Northwestern psychologist Vijay Mittal says human behavior is made up of three primary components: emotion, cognition and motor activity. By examining motor behavior as both an early signal and a treatment tool, Mittal hopes to stop psychosis in its tracks.
Melissa Simon will be the first to tell you that she wasn’t supposed to succeed.
“Where I grew up in Detroit, my family was in the bottom 1%,” says the vice chair for research in the department of obstetrics and gynecology at Northwestern’s Feinberg School of Medicine.
Seeing her own family members treated unfairly in health care settings gave Simon ’06 the resolve to become a doctor and change health care from the inside. As a physician-scientist, Simon is both a practicing doctor and a researcher. She combines research and community outreach to reduce gaps in health care services for medically underserved communities. Two of her main initiatives in this area center on preventing and treating cancer and decreasing maternal mortality among low-income women.
“It was important for me to be clinically active and take care of as many medically underserved women as I could, but I also needed to be a scientist so that I could make an impact on the population level,” she says. Simon founded the Center for Health Equity Transformation at Feinberg to serve as a research, education and training hub that promotes health equity and informs policy.
“Getting to health equality is not enough,” she says. “Equality assumes that resources should be distributed equally, but equity requires acknowledging that everyone needs a different type of lift.”
Connecting communities to cancer treatment
One track of Simon’s research seeks to improve access to preventive care and cancer treatment for low-income women.
“There are a lot of factors that can create barriers to access in public health care,” says Simon, “including proximity to resources, lack of information and the spread of misinformation.”
Over the last 15 years, Simon has studied these disparities and possible solutions — including patient navigator programs. Patient navigators are people local to a community who work with patients to address information and resource gaps, and connect them to health systems and community resources.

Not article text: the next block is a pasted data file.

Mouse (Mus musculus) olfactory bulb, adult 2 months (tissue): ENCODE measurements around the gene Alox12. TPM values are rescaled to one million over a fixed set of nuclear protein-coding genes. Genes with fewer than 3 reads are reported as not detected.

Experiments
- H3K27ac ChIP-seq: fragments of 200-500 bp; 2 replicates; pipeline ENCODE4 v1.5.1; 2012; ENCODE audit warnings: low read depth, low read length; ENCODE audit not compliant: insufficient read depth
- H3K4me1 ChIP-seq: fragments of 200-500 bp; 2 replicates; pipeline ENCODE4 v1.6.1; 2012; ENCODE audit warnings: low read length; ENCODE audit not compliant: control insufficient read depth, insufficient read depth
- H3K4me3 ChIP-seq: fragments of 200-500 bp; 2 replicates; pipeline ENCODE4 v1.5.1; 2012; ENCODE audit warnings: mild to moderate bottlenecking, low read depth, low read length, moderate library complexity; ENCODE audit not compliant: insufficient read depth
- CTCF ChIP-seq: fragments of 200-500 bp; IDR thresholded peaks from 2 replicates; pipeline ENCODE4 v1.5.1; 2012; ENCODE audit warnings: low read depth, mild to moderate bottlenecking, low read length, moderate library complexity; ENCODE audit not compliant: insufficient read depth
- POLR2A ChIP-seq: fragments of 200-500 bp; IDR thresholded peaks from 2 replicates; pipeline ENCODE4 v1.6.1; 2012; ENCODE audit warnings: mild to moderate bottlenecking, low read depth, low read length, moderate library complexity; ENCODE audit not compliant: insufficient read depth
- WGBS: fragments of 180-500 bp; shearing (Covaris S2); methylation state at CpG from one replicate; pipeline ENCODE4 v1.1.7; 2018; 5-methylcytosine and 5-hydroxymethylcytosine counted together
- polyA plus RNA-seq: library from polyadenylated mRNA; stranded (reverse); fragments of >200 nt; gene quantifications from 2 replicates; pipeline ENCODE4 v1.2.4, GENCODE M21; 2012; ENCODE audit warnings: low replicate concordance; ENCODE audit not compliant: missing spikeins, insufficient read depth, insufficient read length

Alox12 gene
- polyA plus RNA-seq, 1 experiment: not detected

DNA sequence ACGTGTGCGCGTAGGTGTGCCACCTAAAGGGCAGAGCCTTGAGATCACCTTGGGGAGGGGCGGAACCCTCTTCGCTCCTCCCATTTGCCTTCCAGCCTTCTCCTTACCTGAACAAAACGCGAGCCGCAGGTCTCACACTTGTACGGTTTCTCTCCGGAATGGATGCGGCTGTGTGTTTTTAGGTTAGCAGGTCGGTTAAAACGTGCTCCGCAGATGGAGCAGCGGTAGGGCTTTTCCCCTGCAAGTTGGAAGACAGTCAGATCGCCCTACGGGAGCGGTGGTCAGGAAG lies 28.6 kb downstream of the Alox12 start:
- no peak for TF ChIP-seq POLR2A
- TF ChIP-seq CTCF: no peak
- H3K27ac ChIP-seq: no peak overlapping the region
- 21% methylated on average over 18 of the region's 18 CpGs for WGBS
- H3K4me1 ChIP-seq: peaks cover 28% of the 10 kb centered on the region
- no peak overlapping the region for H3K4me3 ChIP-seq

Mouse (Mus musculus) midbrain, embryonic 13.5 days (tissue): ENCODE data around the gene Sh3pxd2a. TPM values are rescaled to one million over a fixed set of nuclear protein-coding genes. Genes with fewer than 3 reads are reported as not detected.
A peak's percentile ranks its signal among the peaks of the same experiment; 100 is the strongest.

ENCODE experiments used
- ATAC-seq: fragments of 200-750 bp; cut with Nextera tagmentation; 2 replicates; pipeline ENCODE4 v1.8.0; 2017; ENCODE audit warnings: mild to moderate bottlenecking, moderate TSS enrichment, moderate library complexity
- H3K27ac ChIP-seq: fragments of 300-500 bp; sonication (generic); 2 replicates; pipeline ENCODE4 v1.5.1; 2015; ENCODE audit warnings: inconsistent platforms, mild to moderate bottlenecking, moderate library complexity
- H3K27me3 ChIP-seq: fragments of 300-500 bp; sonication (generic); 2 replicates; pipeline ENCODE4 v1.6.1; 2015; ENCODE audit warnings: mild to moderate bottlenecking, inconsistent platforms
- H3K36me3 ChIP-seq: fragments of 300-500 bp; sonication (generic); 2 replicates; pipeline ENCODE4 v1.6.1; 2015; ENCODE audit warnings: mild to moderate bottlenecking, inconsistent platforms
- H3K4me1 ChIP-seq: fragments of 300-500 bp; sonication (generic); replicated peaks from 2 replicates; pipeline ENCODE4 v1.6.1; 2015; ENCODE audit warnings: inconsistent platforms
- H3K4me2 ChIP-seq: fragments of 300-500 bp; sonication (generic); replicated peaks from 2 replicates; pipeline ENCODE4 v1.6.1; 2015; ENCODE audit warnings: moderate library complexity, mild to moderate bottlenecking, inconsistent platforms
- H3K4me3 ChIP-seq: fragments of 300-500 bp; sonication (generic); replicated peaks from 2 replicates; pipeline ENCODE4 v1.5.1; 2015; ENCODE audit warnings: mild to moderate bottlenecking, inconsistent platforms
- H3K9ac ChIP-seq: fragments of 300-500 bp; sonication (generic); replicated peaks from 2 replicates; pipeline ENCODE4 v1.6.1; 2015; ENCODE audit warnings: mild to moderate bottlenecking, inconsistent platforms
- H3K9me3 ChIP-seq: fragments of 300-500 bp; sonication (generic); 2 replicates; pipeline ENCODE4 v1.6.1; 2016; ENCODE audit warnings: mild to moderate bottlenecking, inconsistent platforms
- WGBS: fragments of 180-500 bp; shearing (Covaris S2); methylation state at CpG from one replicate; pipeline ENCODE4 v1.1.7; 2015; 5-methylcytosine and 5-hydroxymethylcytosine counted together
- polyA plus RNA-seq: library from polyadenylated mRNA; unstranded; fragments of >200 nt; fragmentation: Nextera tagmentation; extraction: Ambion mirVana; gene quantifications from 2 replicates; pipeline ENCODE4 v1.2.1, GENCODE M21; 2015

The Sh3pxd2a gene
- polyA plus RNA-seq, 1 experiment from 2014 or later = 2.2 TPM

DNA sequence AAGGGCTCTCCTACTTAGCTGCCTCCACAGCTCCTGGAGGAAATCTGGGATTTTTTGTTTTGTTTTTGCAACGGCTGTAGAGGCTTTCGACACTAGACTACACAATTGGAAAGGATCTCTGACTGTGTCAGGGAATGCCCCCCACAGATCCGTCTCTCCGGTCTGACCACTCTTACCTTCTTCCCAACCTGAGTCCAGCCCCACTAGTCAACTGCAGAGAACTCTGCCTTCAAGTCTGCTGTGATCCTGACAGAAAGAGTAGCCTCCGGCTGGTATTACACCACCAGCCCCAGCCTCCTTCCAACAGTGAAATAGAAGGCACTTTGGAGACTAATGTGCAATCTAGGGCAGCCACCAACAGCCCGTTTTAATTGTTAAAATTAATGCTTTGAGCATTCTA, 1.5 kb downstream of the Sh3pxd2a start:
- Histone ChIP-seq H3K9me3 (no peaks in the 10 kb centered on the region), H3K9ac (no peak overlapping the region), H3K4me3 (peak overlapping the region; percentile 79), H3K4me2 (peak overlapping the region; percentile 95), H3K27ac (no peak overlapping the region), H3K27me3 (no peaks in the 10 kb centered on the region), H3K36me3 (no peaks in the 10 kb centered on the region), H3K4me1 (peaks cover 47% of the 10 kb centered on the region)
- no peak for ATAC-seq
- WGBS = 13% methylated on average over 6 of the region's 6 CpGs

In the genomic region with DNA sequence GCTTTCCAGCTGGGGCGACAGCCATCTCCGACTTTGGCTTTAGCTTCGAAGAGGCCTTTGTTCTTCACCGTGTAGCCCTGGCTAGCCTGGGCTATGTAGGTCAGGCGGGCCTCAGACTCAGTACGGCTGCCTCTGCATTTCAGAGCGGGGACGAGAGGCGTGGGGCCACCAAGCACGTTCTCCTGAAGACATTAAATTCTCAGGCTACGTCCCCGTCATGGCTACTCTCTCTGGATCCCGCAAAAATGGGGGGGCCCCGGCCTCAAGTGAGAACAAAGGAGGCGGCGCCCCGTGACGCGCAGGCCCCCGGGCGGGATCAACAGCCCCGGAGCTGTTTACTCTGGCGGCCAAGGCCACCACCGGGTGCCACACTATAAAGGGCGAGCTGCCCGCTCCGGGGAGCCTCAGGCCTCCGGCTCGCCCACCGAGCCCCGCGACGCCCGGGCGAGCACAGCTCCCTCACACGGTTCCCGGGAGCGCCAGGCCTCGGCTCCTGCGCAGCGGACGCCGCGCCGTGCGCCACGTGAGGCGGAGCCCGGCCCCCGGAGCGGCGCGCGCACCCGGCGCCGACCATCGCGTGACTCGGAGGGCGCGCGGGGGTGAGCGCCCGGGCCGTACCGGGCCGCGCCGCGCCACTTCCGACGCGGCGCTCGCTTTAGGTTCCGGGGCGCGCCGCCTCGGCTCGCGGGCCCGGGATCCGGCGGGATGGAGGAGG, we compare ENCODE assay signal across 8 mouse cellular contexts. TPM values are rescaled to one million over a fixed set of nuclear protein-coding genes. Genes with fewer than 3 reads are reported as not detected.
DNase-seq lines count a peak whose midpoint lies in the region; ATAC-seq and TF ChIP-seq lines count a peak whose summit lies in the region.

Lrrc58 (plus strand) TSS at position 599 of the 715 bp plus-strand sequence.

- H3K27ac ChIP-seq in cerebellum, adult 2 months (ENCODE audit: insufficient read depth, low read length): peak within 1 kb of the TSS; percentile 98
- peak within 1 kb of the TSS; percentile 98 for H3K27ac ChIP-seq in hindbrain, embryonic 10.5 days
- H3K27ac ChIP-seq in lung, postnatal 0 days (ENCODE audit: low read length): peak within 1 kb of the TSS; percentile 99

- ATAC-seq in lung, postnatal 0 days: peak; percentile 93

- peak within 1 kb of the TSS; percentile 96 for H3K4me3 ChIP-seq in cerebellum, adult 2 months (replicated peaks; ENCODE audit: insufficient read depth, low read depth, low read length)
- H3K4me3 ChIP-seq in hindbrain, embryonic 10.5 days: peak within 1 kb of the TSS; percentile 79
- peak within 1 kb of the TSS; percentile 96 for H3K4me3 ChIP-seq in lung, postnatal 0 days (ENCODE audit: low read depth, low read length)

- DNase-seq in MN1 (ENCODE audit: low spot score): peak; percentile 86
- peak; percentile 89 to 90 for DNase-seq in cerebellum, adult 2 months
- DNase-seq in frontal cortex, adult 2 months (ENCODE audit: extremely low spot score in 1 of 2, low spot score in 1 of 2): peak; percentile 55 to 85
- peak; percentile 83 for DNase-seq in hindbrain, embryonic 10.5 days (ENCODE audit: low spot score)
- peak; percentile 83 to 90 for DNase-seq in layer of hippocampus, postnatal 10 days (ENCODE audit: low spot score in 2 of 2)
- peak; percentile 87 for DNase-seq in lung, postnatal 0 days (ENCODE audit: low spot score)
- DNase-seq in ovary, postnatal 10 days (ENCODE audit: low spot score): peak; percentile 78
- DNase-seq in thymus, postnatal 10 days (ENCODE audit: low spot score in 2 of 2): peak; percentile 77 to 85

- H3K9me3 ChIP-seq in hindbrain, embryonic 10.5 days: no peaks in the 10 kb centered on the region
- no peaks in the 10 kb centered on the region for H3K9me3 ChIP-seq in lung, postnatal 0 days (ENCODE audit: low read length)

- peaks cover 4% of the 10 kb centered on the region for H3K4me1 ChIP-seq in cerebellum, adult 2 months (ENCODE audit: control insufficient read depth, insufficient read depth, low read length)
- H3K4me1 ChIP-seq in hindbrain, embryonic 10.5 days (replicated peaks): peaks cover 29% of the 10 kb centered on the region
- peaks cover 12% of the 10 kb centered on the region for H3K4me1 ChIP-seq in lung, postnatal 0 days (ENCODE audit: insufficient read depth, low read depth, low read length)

“In a nationwide study, we found that patient navigators can improve cancer outcomes for low-income and minority patients in both urban and suburban communities,” says Simon, “and we were then able to design more specific studies in Chicago and in the surrounding counties.”
In a 2019 study, Simon’s team went into Chicago’s Chinatown neighborhood to learn about the experiences of predominantly low-income women who had recently immigrated to the United States. The women who participated in these focus groups and interviews said that, because of language and transportation barriers, they would often only see doctors in the immediate Chinatown neighborhood and relied heavily on these doctors’ recommendations. The study found that many of these women were not getting mammograms because their doctors were not recommending them.
“The doctors weren’t prescribing mammograms because of a belief that Chinese women don’t get breast cancer, and we just know that’s a myth,” says Simon.
Next, Simon’s team hired patient navigators — health workers who lived in Chinatown and had the ability to bridge the trust between community members and the health care system. The navigators worked with community organizations and the local hospital to create a plan of care. As a result, more than 700 women from Chinatown participated in mammogram screenings, and those who had abnormal screening results were navigated through diagnostic screenings and initial treatment.